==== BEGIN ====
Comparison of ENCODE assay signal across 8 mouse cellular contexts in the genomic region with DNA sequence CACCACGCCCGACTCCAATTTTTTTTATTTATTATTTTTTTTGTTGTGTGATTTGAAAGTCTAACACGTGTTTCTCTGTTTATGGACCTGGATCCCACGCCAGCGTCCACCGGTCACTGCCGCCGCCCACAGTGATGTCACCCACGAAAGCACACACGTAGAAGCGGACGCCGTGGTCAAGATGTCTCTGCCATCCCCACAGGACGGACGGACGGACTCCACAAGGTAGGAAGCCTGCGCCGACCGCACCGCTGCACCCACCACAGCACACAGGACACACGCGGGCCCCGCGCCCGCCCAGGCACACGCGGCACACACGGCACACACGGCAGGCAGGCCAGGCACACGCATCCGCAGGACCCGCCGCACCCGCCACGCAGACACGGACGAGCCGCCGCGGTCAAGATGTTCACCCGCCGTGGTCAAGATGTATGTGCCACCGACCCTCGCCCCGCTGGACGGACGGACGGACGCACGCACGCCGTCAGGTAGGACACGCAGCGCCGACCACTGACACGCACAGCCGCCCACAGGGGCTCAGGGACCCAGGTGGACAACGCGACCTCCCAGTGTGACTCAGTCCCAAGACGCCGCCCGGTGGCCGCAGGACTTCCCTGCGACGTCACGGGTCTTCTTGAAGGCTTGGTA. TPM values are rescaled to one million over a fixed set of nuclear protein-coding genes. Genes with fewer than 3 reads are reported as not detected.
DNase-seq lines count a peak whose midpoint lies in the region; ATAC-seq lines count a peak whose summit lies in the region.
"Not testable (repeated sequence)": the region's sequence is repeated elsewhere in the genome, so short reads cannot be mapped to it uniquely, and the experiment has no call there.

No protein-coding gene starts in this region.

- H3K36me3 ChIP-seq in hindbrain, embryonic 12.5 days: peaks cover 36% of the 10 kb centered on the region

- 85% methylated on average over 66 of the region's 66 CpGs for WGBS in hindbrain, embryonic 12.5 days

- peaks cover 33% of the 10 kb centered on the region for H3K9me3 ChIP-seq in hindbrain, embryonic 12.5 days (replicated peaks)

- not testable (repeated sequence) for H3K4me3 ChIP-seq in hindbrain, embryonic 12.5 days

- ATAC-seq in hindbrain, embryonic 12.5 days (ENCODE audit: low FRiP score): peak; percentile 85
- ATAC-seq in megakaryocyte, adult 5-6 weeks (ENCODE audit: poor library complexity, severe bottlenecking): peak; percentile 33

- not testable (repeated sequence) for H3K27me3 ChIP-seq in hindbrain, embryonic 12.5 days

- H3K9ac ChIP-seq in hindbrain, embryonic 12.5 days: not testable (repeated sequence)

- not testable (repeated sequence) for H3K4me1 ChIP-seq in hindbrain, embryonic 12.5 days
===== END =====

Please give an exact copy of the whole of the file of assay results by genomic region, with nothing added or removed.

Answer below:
Comparison of ENCODE assay signal across 8 mouse cellular contexts in the genomic region with DNA sequence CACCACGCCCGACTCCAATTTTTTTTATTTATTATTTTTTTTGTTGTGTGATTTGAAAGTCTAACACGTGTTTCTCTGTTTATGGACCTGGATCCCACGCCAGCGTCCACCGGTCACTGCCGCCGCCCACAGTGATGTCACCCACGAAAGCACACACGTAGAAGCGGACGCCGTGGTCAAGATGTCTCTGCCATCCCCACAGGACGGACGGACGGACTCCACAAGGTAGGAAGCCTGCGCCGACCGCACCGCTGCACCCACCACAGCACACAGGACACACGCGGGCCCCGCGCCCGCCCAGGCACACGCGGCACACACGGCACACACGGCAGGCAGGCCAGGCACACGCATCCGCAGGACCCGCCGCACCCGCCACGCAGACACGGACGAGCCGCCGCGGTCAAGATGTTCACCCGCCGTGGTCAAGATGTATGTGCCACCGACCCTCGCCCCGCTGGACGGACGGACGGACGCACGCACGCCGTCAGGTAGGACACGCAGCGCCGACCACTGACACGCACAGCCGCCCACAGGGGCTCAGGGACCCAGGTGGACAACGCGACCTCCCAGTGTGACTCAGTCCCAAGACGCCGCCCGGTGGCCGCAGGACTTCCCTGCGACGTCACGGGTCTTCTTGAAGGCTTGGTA. TPM values are rescaled to one million over a fixed set of nuclear protein-coding genes. Genes with fewer than 3 reads are reported as not detected.
DNase-seq lines count a peak whose midpoint lies in the region; ATAC-seq lines count a peak whose summit lies in the region.
"Not testable (repeated sequence)": the region's sequence is repeated elsewhere in the genome, so short reads cannot be mapped to it uniquely, and the experiment has no call there.

No protein-coding gene starts in this region.

- H3K36me3 ChIP-seq in hindbrain, embryonic 12.5 days: peaks cover 36% of the 10 kb centered on the region

- 85% methylated on average over 66 of the region's 66 CpGs for WGBS in hindbrain, embryonic 12.5 days

- peaks cover 33% of the 10 kb centered on the region for H3K9me3 ChIP-seq in hindbrain, embryonic 12.5 days (replicated peaks)

- not testable (repeated sequence) for H3K4me3 ChIP-seq in hindbrain, embryonic 12.5 days

- ATAC-seq in hindbrain, embryonic 12.5 days (ENCODE audit: low FRiP score): peak; percentile 85
- ATAC-seq in megakaryocyte, adult 5-6 weeks (ENCODE audit: poor library complexity, severe bottlenecking): peak; percentile 33

- not testable (repeated sequence) for H3K27me3 ChIP-seq in hindbrain, embryonic 12.5 days

- H3K9ac ChIP-seq in hindbrain, embryonic 12.5 days: not testable (repeated sequence)

- not testable (repeated sequence) for H3K4me1 ChIP-seq in hindbrain, embryonic 12.5 days